The management challenges presented by patients with DM/D suggest that the science of case management must move beyond single-disease interventions to interventions that are suitable for patients with multiple disorders. Future research should determine whether case managers working with patients who have multiple disorders are more effective when they are specialists in 1 of the conditions (eg, a psychiatric nurse for DM/D patients) or when they are generalists. Research also must determine whether case managers are more effective when they focus on a small number of medical problems and patient behaviors, or when they involve themselves in managing a wider range of services. For example, case managers could focus exclusively on monitoring patients' medication adherence and symptoms, or they also could assist patients in obtaining social services such as transportation to clinics or in completing benefits applications. Some of these issues have been addressed in studies comparing chronic disease services delivered by specialist versus generalist physicians 99 and studies that examine case management strategies for clinical problems other than DM/D.100

A recent multisite trial has demonstrated that depression care management, incorporating a tailored focus on antidepressant management and behavioral counseling, can be effective in assisting depressed primary care patients and may increase their physical functioning, (thereby facilitating physical activity promotion). 101 One ongoing study, the Pathways study, is testing the effectiveness of a collaborative care intervention to improve outcomes for DM/D patients. The findings from this study will make an important contribution to this area of research, where directly relevant, empirical evidence is lacking.102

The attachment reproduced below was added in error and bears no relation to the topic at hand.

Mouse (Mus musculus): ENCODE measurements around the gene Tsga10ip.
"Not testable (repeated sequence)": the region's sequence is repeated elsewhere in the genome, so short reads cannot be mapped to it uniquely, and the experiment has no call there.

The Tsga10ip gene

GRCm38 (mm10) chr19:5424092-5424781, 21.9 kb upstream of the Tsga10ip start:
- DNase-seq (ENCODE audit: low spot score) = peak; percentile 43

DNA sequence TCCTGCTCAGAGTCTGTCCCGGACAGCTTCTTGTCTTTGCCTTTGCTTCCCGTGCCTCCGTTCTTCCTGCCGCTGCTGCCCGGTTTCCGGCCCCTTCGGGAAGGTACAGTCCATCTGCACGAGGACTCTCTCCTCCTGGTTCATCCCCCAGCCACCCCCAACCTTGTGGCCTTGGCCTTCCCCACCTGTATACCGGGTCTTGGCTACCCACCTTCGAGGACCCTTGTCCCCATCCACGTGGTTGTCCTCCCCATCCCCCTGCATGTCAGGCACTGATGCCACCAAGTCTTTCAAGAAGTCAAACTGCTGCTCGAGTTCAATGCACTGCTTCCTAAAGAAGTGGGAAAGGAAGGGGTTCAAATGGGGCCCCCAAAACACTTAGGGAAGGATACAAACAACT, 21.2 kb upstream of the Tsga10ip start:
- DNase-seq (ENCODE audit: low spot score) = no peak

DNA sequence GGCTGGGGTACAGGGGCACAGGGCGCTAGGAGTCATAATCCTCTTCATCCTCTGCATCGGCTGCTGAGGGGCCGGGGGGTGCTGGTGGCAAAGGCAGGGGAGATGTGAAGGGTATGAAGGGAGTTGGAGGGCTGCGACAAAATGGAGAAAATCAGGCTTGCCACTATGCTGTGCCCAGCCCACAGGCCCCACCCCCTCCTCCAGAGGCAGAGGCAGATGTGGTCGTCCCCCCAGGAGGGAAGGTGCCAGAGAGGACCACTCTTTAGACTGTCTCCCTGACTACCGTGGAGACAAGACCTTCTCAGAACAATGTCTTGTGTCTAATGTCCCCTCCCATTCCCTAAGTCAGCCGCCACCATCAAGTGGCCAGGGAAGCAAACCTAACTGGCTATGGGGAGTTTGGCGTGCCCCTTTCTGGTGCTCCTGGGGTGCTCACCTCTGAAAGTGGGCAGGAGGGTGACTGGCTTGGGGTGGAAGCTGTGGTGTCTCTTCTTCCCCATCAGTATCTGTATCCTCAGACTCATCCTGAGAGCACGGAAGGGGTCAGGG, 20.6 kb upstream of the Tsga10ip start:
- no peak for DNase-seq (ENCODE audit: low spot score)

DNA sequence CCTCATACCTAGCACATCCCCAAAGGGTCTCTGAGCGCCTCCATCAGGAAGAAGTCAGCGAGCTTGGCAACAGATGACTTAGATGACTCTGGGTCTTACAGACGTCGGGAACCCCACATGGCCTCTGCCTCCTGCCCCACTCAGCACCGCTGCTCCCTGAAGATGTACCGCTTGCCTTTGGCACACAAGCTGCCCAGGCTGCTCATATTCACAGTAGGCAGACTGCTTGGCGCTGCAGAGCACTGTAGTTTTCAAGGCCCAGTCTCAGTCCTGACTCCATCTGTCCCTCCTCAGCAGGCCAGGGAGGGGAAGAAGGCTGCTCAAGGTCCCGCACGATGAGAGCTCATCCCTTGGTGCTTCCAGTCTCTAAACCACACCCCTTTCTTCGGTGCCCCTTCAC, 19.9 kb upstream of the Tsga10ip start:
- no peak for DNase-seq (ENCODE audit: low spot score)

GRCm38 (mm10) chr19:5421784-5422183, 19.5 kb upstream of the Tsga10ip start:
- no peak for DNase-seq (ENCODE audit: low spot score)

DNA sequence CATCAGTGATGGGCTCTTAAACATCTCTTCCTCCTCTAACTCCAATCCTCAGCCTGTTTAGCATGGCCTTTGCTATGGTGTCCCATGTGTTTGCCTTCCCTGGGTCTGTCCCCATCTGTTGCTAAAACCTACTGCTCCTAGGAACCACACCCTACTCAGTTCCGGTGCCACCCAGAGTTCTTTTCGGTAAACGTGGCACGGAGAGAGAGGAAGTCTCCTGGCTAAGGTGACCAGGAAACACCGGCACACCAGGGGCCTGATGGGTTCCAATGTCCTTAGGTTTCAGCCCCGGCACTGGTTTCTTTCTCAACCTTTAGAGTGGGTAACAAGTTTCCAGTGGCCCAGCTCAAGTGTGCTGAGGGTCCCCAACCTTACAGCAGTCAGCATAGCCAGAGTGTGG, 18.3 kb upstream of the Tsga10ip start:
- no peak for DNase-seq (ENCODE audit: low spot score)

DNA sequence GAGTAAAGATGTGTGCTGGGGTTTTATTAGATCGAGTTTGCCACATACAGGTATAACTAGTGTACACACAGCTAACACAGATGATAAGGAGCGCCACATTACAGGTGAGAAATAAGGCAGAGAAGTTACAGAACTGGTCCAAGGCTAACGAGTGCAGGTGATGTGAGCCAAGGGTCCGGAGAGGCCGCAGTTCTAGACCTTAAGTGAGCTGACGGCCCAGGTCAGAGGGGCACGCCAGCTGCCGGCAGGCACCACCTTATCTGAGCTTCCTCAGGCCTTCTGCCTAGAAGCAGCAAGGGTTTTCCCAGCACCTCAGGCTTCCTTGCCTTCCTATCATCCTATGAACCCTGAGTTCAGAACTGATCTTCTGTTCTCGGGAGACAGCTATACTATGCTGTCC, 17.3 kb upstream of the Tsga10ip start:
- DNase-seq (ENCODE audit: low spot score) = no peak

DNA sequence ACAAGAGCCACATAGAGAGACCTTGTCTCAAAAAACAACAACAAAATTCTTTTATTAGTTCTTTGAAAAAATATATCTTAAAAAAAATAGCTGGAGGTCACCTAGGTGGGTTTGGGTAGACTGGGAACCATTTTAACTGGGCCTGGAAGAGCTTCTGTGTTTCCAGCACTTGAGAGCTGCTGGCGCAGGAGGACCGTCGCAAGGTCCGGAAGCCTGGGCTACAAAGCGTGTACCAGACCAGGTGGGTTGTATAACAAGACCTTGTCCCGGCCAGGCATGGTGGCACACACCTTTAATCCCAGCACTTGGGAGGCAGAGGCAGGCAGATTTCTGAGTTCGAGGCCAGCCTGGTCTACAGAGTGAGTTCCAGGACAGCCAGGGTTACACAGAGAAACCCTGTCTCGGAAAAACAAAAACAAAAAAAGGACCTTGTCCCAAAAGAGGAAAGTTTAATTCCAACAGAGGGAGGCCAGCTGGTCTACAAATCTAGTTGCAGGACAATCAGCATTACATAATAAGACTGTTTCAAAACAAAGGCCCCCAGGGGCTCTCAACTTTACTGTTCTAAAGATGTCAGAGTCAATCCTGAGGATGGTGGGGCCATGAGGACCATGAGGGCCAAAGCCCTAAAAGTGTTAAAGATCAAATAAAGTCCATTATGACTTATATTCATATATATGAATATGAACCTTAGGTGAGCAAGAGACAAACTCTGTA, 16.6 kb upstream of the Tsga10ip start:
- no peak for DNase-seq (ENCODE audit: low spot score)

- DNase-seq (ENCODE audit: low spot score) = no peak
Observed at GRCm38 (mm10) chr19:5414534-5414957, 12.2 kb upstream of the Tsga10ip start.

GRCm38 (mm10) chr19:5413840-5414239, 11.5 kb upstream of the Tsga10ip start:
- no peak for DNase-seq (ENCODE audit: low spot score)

Identifying Treatments That Address Multiple Disorders Simultaneously

Programs addressing multiple disorders must search for commonalities in treatment (eg, the commonalities outlined above in CBT approaches to physical activity and depression). Creative and efficient strategies for addressing patients' multiple health problems are essential, because neither they nor their providers can realistically be expected to focus on more than a few treatment goals at any given time. Von Korff and colleagues103 have demonstrated that patients are more likely to follow treatment plans when they collaboratively define problems and set goals with their physicians. Bradley et al 104 and Bogardus et al 105 also have developed useful frameworks for understanding the goal-setting process in chronic illness management and translating that process into more effective patient care.